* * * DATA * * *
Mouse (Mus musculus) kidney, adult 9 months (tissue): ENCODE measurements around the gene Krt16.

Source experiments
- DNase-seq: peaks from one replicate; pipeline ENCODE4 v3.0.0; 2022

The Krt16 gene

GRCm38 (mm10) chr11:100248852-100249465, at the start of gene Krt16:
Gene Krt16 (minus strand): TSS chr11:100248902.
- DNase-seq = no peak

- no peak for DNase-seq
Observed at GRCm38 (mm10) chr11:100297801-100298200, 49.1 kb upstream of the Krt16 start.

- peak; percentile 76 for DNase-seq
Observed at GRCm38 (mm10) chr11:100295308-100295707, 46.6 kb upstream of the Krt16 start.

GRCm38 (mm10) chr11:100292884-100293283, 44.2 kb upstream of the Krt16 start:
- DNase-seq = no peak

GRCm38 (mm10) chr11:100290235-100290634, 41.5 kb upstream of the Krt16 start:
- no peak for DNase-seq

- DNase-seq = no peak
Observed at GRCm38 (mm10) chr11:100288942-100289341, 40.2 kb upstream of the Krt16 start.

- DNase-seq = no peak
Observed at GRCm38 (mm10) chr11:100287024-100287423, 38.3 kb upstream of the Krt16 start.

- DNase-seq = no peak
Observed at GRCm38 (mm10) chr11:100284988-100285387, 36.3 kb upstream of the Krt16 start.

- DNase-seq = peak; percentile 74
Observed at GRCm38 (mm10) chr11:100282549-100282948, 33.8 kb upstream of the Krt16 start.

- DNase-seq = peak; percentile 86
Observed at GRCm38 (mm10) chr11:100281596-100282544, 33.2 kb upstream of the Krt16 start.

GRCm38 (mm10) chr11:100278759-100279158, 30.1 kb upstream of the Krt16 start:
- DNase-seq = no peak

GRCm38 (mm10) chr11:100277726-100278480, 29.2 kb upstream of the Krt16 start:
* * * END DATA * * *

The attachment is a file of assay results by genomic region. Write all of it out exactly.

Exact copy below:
Mouse (Mus musculus) kidney, adult 9 months (tissue): ENCODE measurements around the gene Krt16.

Source experiments
- DNase-seq: peaks from one replicate; pipeline ENCODE4 v3.0.0; 2022

The Krt16 gene

GRCm38 (mm10) chr11:100248852-100249465, at the start of gene Krt16:
Gene Krt16 (minus strand): TSS chr11:100248902.
- DNase-seq = no peak

- no peak for DNase-seq
Observed at GRCm38 (mm10) chr11:100297801-100298200, 49.1 kb upstream of the Krt16 start.

- peak; percentile 76 for DNase-seq
Observed at GRCm38 (mm10) chr11:100295308-100295707, 46.6 kb upstream of the Krt16 start.

GRCm38 (mm10) chr11:100292884-100293283, 44.2 kb upstream of the Krt16 start:
- DNase-seq = no peak

GRCm38 (mm10) chr11:100290235-100290634, 41.5 kb upstream of the Krt16 start:
- no peak for DNase-seq

- DNase-seq = no peak
Observed at GRCm38 (mm10) chr11:100288942-100289341, 40.2 kb upstream of the Krt16 start.

- DNase-seq = no peak
Observed at GRCm38 (mm10) chr11:100287024-100287423, 38.3 kb upstream of the Krt16 start.

- DNase-seq = no peak
Observed at GRCm38 (mm10) chr11:100284988-100285387, 36.3 kb upstream of the Krt16 start.

- DNase-seq = peak; percentile 74
Observed at GRCm38 (mm10) chr11:100282549-100282948, 33.8 kb upstream of the Krt16 start.

- DNase-seq = peak; percentile 86
Observed at GRCm38 (mm10) chr11:100281596-100282544, 33.2 kb upstream of the Krt16 start.

GRCm38 (mm10) chr11:100278759-100279158, 30.1 kb upstream of the Krt16 start:
- DNase-seq = no peak

GRCm38 (mm10) chr11:100277726-100278480, 29.2 kb upstream of the Krt16 start: